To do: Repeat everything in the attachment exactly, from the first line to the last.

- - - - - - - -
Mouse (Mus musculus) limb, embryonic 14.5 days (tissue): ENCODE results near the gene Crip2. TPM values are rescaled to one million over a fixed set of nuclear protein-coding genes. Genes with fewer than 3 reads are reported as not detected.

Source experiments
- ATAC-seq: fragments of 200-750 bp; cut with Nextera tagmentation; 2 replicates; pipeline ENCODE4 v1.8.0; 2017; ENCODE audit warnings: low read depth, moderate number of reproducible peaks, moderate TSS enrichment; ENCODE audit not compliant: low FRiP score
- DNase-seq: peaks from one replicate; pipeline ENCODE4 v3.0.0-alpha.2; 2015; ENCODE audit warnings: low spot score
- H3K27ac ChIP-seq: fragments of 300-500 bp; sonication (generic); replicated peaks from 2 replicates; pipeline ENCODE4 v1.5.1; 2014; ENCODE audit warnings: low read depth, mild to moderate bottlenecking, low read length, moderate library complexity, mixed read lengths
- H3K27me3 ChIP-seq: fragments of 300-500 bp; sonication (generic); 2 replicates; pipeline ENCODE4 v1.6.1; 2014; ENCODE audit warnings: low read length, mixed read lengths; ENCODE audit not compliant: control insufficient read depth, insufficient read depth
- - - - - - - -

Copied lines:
Mouse (Mus musculus) limb, embryonic 14.5 days (tissue): ENCODE results near the gene Crip2. TPM values are rescaled to one million over a fixed set of nuclear protein-coding genes. Genes with fewer than 3 reads are reported as not detected.

Source experiments
- ATAC-seq: fragments of 200-750 bp; cut with Nextera tagmentation; 2 replicates; pipeline ENCODE4 v1.8.0; 2017; ENCODE audit warnings: low read depth, moderate number of reproducible peaks, moderate TSS enrichment; ENCODE audit not compliant: low FRiP score
- DNase-seq: peaks from one replicate; pipeline ENCODE4 v3.0.0-alpha.2; 2015; ENCODE audit warnings: low spot score
- H3K27ac ChIP-seq: fragments of 300-500 bp; sonication (generic); replicated peaks from 2 replicates; pipeline ENCODE4 v1.5.1; 2014; ENCODE audit warnings: low read depth, mild to moderate bottlenecking, low read length, moderate library complexity, mixed read lengths
- H3K27me3 ChIP-seq: fragments of 300-500 bp; sonication (generic); 2 replicates; pipeline ENCODE4 v1.6.1; 2014; ENCODE audit warnings: low read length, mixed read lengths; ENCODE audit not compliant: control insufficient read depth, insufficient read depth